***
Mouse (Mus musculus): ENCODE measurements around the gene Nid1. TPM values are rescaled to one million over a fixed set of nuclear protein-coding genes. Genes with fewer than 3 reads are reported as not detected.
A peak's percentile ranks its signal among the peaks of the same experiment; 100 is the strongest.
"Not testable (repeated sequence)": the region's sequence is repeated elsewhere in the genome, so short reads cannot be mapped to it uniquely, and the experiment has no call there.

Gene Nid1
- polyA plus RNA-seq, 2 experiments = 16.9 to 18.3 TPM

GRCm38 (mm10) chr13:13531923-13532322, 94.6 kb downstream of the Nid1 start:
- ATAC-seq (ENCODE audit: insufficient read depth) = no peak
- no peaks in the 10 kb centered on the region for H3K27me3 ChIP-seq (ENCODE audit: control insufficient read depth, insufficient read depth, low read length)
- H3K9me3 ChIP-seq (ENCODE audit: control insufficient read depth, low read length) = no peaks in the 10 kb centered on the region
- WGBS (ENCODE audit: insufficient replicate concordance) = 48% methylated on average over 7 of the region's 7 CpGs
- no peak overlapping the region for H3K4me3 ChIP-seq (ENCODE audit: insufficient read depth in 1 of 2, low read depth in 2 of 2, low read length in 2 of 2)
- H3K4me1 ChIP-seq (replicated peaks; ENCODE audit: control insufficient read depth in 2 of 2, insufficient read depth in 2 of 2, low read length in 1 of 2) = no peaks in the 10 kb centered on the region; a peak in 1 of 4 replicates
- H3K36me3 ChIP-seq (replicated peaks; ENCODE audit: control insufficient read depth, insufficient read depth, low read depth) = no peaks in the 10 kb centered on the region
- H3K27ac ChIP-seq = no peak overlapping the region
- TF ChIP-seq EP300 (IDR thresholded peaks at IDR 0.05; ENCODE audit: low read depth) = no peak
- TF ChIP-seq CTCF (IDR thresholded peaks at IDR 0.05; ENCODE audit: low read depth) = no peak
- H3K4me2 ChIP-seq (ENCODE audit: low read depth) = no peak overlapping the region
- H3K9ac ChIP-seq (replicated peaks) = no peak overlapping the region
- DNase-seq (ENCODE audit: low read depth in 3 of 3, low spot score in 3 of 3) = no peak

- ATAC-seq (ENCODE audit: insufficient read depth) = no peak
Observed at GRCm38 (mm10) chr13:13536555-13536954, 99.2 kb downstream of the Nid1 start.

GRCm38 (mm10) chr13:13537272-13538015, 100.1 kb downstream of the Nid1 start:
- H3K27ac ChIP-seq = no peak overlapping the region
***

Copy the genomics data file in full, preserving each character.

Mouse (Mus musculus): ENCODE measurements around the gene Nid1. TPM values are rescaled to one million over a fixed set of nuclear protein-coding genes. Genes with fewer than 3 reads are reported as not detected.
A peak's percentile ranks its signal among the peaks of the same experiment; 100 is the strongest.
"Not testable (repeated sequence)": the region's sequence is repeated elsewhere in the genome, so short reads cannot be mapped to it uniquely, and the experiment has no call there.

Gene Nid1
- polyA plus RNA-seq, 2 experiments = 16.9 to 18.3 TPM

GRCm38 (mm10) chr13:13531923-13532322, 94.6 kb downstream of the Nid1 start:
- ATAC-seq (ENCODE audit: insufficient read depth) = no peak
- no peaks in the 10 kb centered on the region for H3K27me3 ChIP-seq (ENCODE audit: control insufficient read depth, insufficient read depth, low read length)
- H3K9me3 ChIP-seq (ENCODE audit: control insufficient read depth, low read length) = no peaks in the 10 kb centered on the region
- WGBS (ENCODE audit: insufficient replicate concordance) = 48% methylated on average over 7 of the region's 7 CpGs
- no peak overlapping the region for H3K4me3 ChIP-seq (ENCODE audit: insufficient read depth in 1 of 2, low read depth in 2 of 2, low read length in 2 of 2)
- H3K4me1 ChIP-seq (replicated peaks; ENCODE audit: control insufficient read depth in 2 of 2, insufficient read depth in 2 of 2, low read length in 1 of 2) = no peaks in the 10 kb centered on the region; a peak in 1 of 4 replicates
- H3K36me3 ChIP-seq (replicated peaks; ENCODE audit: control insufficient read depth, insufficient read depth, low read depth) = no peaks in the 10 kb centered on the region
- H3K27ac ChIP-seq = no peak overlapping the region
- TF ChIP-seq EP300 (IDR thresholded peaks at IDR 0.05; ENCODE audit: low read depth) = no peak
- TF ChIP-seq CTCF (IDR thresholded peaks at IDR 0.05; ENCODE audit: low read depth) = no peak
- H3K4me2 ChIP-seq (ENCODE audit: low read depth) = no peak overlapping the region
- H3K9ac ChIP-seq (replicated peaks) = no peak overlapping the region
- DNase-seq (ENCODE audit: low read depth in 3 of 3, low spot score in 3 of 3) = no peak

- ATAC-seq (ENCODE audit: insufficient read depth) = no peak
Observed at GRCm38 (mm10) chr13:13536555-13536954, 99.2 kb downstream of the Nid1 start.

GRCm38 (mm10) chr13:13537272-13538015, 100.1 kb downstream of the Nid1 start:
- H3K27ac ChIP-seq = no peak overlapping the region